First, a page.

Jack Kevorkian and Australian Euthanasia Law

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  • Topic: Jack Kevorkian, Euthanasia, Voluntary euthanasia
  • Pages : 3 (1147 words )
  • Download(s) : 76
  • Published : January 27, 2013
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Anthony Jordan
Lowdon 9:30
11/14/2012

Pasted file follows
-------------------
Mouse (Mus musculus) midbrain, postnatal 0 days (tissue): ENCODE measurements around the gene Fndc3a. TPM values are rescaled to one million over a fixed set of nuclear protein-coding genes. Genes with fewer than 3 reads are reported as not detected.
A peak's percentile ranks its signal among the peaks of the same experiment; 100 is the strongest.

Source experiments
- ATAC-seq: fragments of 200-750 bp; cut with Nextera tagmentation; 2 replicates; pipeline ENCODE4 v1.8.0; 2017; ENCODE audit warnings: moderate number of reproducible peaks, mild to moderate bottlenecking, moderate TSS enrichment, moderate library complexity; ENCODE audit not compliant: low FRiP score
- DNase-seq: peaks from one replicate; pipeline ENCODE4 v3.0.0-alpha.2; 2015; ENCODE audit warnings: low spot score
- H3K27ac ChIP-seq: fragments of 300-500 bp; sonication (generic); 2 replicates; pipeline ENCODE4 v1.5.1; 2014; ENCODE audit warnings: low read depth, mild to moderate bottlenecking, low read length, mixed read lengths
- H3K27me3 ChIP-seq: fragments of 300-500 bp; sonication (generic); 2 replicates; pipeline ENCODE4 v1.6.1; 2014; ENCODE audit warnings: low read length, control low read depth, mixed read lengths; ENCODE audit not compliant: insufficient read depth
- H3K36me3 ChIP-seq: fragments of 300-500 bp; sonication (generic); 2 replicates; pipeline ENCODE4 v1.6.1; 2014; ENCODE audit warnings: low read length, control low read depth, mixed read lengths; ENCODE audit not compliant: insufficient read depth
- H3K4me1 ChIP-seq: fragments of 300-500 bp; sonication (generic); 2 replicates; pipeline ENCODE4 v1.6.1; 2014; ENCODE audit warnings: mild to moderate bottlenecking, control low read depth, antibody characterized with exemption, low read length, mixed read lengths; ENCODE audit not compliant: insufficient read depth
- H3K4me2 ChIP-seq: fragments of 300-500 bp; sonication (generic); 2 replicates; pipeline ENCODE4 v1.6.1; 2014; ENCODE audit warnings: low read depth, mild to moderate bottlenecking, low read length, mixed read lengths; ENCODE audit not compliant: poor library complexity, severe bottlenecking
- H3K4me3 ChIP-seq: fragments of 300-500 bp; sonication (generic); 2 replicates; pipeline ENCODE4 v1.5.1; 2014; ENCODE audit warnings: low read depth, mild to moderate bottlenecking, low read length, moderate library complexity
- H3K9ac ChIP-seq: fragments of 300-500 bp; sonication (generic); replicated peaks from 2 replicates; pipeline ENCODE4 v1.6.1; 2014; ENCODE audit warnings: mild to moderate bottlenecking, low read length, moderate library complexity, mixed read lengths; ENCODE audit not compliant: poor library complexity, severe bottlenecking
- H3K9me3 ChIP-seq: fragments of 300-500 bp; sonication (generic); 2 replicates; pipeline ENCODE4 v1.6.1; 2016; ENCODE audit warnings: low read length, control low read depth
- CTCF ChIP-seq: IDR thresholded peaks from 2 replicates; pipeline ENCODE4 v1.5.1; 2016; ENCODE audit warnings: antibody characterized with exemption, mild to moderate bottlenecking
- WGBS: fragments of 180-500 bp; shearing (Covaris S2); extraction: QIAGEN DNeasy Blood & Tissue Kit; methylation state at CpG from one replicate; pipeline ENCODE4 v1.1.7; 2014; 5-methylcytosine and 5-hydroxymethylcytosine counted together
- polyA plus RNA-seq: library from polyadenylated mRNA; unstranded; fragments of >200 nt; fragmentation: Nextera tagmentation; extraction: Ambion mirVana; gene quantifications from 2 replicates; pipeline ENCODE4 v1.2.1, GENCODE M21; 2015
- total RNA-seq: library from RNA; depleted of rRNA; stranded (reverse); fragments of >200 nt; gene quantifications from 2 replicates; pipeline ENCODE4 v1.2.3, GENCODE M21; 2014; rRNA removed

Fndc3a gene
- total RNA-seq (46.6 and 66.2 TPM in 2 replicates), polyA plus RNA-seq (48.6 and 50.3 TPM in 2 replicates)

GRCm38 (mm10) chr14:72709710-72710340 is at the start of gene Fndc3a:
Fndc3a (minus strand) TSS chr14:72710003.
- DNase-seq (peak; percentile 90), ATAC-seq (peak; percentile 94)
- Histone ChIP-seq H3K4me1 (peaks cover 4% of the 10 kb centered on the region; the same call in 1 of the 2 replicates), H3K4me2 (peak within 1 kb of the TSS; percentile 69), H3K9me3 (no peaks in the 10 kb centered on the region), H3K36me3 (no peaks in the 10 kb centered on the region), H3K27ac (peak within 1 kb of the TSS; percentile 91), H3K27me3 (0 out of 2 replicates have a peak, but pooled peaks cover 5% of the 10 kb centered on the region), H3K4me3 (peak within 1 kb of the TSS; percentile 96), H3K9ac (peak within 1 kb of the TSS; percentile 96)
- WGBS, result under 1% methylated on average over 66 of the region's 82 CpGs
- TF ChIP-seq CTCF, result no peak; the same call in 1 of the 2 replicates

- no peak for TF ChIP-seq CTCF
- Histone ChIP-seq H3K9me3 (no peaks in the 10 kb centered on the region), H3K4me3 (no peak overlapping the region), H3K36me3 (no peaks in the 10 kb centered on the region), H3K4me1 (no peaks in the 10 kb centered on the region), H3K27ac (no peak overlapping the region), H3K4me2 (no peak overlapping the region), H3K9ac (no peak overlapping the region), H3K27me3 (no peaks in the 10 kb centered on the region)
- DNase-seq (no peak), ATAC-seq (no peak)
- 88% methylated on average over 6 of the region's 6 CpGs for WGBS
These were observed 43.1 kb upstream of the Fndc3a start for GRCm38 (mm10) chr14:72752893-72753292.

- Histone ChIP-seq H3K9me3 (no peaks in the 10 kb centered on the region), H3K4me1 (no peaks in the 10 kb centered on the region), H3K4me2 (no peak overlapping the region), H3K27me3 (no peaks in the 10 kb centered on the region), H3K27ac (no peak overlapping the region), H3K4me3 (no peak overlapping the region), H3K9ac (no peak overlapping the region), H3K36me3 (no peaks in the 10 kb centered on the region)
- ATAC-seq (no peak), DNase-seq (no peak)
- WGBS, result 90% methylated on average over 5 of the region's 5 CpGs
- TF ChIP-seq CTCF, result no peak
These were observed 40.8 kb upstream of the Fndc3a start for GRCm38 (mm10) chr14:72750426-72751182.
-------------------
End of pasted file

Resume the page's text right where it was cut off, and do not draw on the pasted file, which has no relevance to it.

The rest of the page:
Euthanasia means gentle or easy death for those who are incurably ill and in pain. So should a person have the right to take another person's life or his own when he or she is incurably ill and in pain? That is Australia is trying to decide. The N.T already has passed a law that legalizes euthanasia in that state. Now other government leaders and members are in support of this are pushing for an Australian euthanasia law. Christian Groups and Anti-Euthanasia have seen euthanasia as a sin and a choice that no-body should make. Some doctors have taken ill patients life's as a request from the patient should this now be openly done. Would you want to be kept alive, with little hope ahead, when you were in pain? Some might answer no, and those people should deserve the choice to end it when that pain becomes unbearable. On the 1996, the head of the Northern Territory (N.T.) chapter of the Australia Medical Association, Dr. Chris Wake, and Aboriginal leader Rev. Djiniynni Gondarra put forward the N.T. Euthanasia law. The law was later dismissed by the N.T. Supreme Court. After compromising in backrooms and through meetings the three major party leaders were able to come to a consensus, and a law was passed. Prime Minister John Howard disapproved of the law and said that he had no problem reconciling his views on federalism with his views on life and death by voting to overturn the law. Kevin Andrews, an Australian liberal politician, was strongly not in favor and with Howard's support he introduced a bill overriding the N.T. law. When the smoke cleared from the debating within the N.T. and national government, it appeared the law was abolished and assisted suicide through euthanasia would remain illegal. Looking at this dispute within the government, it’s not crazy to see how the public opinion would also be very much contested. Maybe a referendum would have been appropriate, but still euthanasia would still occur illegal...
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